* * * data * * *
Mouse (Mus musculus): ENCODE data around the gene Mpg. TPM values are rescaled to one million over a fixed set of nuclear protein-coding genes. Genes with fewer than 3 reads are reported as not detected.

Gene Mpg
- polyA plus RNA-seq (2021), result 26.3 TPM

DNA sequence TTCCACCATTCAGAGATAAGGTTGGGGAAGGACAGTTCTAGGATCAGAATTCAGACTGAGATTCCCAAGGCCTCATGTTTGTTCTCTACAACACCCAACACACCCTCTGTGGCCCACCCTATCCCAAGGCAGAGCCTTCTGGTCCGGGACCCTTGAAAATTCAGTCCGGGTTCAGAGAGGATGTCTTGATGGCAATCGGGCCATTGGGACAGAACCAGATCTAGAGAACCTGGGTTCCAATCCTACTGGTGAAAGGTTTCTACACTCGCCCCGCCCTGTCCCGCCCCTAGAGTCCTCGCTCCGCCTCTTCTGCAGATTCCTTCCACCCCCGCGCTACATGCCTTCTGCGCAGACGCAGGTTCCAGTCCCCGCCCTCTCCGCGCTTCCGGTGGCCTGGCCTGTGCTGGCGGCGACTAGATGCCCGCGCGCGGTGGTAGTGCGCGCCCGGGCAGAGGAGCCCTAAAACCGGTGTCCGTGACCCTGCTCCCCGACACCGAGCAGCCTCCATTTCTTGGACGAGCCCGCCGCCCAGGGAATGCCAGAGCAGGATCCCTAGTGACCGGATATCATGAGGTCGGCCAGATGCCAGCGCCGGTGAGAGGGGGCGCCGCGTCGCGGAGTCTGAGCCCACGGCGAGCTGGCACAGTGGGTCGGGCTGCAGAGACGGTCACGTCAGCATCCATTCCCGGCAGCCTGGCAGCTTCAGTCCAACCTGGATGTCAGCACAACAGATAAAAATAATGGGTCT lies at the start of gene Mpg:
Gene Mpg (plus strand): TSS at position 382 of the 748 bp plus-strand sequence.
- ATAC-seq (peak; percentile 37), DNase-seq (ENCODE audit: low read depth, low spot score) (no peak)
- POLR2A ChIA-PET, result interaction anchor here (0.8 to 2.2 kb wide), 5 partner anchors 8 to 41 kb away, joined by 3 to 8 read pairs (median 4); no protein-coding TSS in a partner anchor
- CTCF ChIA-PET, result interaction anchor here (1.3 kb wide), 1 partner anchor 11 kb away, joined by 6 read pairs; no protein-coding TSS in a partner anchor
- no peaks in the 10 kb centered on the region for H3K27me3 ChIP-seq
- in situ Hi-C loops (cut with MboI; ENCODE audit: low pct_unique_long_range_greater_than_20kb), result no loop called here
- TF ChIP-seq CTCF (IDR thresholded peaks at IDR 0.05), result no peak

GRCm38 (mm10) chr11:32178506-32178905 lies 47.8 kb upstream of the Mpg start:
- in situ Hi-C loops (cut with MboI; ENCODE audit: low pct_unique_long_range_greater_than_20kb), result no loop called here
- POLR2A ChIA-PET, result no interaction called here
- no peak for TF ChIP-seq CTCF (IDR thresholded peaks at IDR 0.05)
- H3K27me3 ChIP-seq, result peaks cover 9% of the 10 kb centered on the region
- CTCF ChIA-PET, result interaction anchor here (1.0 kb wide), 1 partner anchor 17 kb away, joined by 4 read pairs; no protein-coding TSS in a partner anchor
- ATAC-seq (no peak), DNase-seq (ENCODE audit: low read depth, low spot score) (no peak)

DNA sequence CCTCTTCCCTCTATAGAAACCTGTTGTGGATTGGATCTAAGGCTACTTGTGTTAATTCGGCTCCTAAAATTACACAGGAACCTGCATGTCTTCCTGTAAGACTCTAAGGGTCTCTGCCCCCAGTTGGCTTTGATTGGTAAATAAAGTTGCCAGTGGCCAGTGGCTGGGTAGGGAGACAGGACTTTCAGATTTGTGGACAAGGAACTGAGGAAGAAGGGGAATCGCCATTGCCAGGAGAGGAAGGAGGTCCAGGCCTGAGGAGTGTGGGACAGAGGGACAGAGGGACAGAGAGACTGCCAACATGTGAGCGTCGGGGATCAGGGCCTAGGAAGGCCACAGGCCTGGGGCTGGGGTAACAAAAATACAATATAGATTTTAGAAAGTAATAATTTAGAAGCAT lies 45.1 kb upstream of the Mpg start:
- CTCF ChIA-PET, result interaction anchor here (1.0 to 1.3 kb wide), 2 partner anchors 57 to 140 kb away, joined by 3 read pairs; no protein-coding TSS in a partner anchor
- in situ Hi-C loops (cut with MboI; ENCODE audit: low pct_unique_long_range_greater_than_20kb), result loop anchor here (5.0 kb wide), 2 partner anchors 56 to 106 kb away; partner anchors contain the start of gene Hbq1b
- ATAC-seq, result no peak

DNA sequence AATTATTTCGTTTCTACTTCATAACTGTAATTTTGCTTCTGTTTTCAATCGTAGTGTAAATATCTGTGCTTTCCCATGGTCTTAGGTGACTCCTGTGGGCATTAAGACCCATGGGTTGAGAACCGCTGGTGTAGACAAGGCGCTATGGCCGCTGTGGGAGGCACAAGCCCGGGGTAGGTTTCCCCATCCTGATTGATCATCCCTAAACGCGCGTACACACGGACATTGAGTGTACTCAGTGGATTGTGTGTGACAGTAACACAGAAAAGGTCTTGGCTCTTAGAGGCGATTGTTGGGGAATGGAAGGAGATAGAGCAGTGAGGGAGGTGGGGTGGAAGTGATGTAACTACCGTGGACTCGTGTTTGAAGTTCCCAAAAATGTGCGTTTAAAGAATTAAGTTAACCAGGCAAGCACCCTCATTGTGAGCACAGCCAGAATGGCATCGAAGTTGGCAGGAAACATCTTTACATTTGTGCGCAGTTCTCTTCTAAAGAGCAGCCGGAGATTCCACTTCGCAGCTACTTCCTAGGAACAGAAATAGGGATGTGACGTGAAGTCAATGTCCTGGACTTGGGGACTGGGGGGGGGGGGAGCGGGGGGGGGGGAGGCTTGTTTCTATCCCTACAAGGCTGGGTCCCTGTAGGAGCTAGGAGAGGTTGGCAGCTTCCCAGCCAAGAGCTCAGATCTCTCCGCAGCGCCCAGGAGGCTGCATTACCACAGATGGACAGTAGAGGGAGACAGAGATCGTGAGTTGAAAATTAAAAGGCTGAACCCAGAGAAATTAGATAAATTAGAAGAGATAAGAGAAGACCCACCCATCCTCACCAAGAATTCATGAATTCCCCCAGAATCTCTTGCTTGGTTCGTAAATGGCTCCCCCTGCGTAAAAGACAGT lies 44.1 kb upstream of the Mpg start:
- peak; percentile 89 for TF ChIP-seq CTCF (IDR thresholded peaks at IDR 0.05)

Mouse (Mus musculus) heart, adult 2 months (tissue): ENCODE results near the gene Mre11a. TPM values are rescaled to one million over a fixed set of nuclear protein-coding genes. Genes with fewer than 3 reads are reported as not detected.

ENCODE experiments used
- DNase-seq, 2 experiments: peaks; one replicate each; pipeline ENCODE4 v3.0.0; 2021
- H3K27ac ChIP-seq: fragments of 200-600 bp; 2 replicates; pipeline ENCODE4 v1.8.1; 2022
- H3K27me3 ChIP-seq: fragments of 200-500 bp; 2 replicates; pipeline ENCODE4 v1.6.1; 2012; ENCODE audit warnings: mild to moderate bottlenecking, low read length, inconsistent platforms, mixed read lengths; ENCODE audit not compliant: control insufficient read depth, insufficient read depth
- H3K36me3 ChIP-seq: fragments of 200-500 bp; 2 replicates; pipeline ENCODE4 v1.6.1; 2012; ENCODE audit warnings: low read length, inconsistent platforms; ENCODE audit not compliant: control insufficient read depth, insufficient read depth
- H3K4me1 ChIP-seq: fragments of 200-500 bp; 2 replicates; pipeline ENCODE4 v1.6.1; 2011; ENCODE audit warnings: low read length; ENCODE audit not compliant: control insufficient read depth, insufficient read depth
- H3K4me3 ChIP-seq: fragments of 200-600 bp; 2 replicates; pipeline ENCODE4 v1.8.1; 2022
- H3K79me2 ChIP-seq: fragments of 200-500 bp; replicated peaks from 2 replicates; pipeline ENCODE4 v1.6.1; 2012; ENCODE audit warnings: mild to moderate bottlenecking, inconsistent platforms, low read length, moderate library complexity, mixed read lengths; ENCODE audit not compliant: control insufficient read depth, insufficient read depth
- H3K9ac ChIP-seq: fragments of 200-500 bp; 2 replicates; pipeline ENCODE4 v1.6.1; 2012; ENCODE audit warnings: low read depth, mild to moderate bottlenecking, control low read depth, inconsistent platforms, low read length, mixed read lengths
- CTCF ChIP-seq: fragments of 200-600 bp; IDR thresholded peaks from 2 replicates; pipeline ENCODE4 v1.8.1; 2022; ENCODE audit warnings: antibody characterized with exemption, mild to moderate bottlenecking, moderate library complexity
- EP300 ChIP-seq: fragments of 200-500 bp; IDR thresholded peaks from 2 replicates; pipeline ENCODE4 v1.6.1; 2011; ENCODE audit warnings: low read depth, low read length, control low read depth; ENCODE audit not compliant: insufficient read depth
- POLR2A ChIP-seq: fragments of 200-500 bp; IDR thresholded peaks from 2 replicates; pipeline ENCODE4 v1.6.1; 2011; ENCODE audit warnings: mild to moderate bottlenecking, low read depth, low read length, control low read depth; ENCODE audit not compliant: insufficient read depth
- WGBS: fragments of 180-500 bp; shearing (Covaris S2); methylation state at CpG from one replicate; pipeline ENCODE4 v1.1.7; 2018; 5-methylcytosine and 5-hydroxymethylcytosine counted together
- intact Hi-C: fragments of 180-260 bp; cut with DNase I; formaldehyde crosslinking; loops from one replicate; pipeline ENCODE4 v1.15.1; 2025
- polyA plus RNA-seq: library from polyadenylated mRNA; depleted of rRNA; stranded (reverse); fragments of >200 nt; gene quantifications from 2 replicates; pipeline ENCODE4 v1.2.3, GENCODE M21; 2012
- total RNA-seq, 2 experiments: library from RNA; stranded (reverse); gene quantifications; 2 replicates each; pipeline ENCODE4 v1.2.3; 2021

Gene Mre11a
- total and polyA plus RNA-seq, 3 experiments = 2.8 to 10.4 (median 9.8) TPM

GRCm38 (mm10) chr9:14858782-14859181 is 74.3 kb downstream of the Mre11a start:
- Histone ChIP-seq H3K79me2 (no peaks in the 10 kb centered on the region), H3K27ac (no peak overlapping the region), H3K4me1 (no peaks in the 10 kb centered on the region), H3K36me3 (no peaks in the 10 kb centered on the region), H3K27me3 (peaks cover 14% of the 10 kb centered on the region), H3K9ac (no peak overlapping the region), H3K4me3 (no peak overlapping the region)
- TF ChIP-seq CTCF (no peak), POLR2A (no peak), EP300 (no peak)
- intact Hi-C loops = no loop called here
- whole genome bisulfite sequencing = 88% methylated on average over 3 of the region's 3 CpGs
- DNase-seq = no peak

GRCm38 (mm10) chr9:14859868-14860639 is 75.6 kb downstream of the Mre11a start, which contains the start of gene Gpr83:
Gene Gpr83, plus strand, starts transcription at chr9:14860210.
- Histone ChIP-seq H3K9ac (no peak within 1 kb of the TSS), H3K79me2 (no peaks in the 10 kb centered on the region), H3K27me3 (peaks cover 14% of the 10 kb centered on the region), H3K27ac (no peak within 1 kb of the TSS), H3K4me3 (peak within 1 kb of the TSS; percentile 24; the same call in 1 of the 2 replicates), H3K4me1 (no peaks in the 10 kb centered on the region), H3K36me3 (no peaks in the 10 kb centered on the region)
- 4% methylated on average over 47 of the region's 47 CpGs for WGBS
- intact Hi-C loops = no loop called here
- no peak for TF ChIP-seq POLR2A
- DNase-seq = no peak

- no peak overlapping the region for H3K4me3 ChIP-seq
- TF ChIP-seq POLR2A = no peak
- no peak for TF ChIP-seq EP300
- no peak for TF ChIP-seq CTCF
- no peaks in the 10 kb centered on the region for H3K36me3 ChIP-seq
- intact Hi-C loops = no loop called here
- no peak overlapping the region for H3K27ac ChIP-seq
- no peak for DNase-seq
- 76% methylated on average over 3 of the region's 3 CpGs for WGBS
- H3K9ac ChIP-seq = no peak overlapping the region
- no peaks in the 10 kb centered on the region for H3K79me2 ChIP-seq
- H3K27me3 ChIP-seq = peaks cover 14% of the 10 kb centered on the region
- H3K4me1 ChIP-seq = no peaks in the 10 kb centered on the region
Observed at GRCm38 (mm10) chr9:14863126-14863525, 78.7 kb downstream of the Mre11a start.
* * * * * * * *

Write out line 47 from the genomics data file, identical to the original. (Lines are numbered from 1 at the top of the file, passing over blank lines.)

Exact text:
- intact Hi-C loops = no loop called here